Confinement. Quarantine.

Same same, but different.

For the whole of March 2020, I’m on a 28-day confinement for my post-partum. A Chinese practice common for mothers who just gave birth in this part of the world. Other Asians, like the Malays and Indians, have similar practices with variations.

Anyhow, during this month, it’s as if God hit a pause or slow down button on the whole world. The government bodies in Singapore and around the world implemented many restrictions because of Covid-19 — travel restrictions, school closures, work from home arrangements, etc. Many people were ordered to go on strict 14-day quarantine, or on a more flexible stay home order. The streets became much quieter, even New York, the city that never sleeps, sleeps.

Singapore is taking Dorscon Red measures without officially pressing the red emergency button — encouraging work-from-home and social distancing. Just this week, the government announced all entertainment outlets to be shut until end April. Many may lament the boredom from these shutdowns, but it’s another big hit for business owners, especially the small businesses without reserves or deep pockets. As if the thinning crowd has not been hurting the finances. Now, it’s a complete shutdown. A friend posted on his Facebook about the wreck ball impact on his business and thus his breadwinner income. At such a time, one can only hope in the Lord’s mercy.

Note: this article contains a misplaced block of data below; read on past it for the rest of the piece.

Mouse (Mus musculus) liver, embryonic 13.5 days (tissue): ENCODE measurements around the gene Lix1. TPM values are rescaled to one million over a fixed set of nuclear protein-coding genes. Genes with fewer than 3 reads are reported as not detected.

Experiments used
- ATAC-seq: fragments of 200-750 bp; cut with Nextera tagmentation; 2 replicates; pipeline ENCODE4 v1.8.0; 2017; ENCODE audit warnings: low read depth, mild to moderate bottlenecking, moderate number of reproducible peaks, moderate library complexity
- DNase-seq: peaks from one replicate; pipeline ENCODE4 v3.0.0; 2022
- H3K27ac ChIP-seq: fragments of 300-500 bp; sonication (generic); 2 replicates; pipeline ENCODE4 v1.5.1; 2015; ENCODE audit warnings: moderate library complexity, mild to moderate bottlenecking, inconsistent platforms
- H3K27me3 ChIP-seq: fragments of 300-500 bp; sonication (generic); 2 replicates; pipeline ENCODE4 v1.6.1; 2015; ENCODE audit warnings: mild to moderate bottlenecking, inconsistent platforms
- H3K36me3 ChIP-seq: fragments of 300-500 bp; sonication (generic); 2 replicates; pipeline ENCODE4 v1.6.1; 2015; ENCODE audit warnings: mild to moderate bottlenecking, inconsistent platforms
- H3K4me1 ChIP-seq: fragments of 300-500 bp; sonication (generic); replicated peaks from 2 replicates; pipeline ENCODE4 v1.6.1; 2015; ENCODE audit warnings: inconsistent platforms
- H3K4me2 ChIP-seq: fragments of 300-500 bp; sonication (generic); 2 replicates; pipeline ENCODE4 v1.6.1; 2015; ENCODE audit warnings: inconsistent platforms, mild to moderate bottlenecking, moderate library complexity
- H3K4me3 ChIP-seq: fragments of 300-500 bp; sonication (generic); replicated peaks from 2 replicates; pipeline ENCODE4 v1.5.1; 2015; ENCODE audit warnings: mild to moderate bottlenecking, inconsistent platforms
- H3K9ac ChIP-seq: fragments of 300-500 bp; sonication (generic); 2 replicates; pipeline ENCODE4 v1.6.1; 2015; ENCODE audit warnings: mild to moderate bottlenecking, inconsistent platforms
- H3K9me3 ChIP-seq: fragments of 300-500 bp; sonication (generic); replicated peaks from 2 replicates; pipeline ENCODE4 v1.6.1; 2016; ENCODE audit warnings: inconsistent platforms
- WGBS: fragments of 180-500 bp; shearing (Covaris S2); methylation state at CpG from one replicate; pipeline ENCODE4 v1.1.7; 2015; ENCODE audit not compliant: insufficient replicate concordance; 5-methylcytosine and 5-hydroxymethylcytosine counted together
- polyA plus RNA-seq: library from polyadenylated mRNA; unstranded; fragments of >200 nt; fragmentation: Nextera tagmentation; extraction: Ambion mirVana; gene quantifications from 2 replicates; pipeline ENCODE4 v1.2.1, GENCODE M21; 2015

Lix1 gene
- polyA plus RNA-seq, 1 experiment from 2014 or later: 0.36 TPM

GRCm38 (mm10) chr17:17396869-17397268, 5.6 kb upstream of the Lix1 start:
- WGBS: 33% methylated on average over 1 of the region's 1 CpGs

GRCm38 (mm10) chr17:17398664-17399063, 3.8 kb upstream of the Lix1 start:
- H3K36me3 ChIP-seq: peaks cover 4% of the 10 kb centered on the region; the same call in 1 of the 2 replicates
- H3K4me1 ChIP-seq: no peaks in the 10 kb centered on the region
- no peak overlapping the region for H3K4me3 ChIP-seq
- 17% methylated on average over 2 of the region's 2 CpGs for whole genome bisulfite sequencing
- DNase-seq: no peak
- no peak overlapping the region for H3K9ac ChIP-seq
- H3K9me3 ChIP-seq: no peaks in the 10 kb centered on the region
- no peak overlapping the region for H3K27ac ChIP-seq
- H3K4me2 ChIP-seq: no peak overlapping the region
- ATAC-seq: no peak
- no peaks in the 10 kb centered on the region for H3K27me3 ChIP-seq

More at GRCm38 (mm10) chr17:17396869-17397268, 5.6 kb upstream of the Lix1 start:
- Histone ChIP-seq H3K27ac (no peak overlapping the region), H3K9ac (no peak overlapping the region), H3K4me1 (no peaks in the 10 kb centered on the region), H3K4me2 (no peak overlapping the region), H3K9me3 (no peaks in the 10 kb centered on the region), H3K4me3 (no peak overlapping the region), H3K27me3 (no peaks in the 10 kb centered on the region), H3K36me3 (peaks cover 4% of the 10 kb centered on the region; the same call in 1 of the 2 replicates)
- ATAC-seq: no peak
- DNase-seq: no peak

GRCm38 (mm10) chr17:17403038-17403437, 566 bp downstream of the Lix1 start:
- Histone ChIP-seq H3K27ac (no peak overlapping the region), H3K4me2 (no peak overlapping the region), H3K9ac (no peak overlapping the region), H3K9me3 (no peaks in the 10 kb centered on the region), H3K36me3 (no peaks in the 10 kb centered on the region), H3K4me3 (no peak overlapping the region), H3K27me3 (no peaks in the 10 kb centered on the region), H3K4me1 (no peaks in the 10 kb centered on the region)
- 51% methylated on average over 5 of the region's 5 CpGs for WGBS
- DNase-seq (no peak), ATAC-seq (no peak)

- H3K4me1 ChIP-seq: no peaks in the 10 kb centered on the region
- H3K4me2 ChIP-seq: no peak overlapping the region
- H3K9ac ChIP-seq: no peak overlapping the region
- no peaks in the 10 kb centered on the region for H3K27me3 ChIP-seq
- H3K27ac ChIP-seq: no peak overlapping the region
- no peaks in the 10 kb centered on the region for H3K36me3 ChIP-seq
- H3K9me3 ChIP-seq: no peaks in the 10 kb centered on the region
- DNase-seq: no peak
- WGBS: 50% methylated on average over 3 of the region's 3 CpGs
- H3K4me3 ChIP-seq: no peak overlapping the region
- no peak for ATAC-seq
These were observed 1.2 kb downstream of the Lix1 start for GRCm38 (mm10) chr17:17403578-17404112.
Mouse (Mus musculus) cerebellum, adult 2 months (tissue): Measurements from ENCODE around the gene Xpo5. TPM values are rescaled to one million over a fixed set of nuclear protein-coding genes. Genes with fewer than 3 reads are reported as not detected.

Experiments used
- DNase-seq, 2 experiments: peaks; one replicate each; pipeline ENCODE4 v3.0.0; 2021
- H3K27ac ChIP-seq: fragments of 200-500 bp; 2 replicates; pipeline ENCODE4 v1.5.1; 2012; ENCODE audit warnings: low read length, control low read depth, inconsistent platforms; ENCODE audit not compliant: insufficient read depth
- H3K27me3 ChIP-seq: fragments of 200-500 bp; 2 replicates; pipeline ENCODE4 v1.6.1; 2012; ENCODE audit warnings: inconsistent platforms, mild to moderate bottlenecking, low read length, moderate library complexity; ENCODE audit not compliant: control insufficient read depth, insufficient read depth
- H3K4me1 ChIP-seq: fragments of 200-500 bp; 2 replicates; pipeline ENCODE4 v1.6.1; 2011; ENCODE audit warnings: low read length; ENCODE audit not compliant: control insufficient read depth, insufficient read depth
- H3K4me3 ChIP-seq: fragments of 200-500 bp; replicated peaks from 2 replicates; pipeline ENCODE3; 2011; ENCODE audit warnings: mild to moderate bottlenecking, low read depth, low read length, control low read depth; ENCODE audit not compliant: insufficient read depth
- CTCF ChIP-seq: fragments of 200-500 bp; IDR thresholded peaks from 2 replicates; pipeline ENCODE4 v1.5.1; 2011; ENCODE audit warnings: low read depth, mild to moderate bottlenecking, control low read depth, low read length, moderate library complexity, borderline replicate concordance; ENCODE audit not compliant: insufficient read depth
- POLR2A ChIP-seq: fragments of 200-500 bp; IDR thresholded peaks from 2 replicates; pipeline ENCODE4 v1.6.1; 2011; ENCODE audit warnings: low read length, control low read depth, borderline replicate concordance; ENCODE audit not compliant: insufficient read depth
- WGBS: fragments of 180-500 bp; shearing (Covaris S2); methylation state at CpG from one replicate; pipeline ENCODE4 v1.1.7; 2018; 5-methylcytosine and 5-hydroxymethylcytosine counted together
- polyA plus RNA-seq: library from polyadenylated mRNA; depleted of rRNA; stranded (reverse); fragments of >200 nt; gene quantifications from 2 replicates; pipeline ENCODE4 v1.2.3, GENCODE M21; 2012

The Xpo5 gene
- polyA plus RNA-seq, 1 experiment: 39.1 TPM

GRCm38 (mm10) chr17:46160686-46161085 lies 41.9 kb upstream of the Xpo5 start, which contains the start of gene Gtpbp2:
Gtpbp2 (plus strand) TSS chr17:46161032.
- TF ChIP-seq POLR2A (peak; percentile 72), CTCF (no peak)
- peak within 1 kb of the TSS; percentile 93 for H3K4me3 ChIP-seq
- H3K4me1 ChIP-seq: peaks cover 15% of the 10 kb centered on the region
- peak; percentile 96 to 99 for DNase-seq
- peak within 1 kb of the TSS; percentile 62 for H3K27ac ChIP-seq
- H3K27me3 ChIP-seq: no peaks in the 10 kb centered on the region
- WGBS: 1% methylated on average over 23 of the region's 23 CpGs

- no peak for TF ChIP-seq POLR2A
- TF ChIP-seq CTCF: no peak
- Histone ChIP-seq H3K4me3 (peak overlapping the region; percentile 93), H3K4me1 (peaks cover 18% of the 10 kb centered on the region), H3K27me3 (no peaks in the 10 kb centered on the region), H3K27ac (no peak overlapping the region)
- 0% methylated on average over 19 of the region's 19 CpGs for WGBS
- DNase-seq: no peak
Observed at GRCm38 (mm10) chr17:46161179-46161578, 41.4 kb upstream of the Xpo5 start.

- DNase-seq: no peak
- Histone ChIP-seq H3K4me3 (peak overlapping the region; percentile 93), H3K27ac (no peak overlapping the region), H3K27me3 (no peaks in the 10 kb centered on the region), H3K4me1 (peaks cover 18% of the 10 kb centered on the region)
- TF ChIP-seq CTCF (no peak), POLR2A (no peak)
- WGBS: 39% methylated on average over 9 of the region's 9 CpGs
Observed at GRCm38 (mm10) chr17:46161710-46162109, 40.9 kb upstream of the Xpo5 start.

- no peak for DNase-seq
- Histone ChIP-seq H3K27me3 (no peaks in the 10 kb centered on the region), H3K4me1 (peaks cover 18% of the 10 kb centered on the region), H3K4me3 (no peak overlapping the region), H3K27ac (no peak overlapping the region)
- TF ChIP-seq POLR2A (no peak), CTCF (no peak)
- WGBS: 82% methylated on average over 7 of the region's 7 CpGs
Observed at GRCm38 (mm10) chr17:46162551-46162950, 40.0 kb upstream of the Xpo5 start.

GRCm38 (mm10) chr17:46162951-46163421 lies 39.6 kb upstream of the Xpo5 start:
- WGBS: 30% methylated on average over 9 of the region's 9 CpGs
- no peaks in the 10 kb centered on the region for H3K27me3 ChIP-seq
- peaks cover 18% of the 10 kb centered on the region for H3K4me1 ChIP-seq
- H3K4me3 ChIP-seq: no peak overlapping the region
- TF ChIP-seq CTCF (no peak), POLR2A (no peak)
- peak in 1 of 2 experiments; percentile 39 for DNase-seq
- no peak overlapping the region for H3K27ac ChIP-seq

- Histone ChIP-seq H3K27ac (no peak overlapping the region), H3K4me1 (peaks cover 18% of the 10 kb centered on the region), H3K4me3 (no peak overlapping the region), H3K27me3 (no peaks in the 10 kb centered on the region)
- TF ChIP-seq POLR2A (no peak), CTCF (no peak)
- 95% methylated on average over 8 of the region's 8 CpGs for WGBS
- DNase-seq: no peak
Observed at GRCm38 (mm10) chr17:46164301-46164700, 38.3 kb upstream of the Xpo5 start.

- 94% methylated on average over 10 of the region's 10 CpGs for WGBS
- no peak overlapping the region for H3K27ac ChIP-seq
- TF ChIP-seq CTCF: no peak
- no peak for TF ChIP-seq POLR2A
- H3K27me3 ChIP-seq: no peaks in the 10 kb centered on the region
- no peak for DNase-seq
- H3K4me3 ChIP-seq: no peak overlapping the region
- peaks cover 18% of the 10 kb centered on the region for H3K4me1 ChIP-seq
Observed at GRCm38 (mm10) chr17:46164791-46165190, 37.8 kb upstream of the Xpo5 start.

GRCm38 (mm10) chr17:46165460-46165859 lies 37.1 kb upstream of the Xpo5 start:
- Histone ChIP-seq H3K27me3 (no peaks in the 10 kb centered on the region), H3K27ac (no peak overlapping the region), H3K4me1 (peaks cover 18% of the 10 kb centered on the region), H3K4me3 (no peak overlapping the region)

Personally, I haven’t felt the impact because I am cooped up in the house so far. It’s somewhat a blessing my confinement coincides with this period. I’ve got “company” as many are joining me in being confined at home. At least I don’t feel so alone. And with this confinement, I am already distancing from the rest of the world and hopefully the virus. Of course, other than the tiresome repetition of life, I have another layer that comes with being a mother of a newborn — being sleep deprived, having sore muscles, and feeling like a cow with sore nipples. Oh but another good thing for us is that we have no travel plans for these few months.

Many have described this as a weird time.

Many take it as a time to slow down and reflect. A time to regroup and refocus. A time to grapple what’s important or not in life. A time to spend more time with loved ones. And for those who can go out, a time to breathe fresh outdoor air instead of air-conditioned ones.

The emotions and reflections many people are going through right now are not new to me. I had them poignantly when I got tuberculosis a few months back. I just read that the rate of mortality is higher for TB than Covid-19. Thank God for His protection over my life.

The millions whys, I had asked. The tests that Covid-19 patients went through, I had similar ones, because of the lungs. I had a precursor, a preview of the current happenings. My appreciation for health workers when I was in isolation ward. Their selfless devotion in tending to contagious patients. The slowing down of life to shift my focus to the important and eternal things of life. The temporal things on earth suddenly seemed so frivolous — the material wealth, the endless to do list.

Being through these, I only wished that I nor my loved ones don’t get Covid-19. Isolation, tests, and uncertainty are not pleasant things to go through.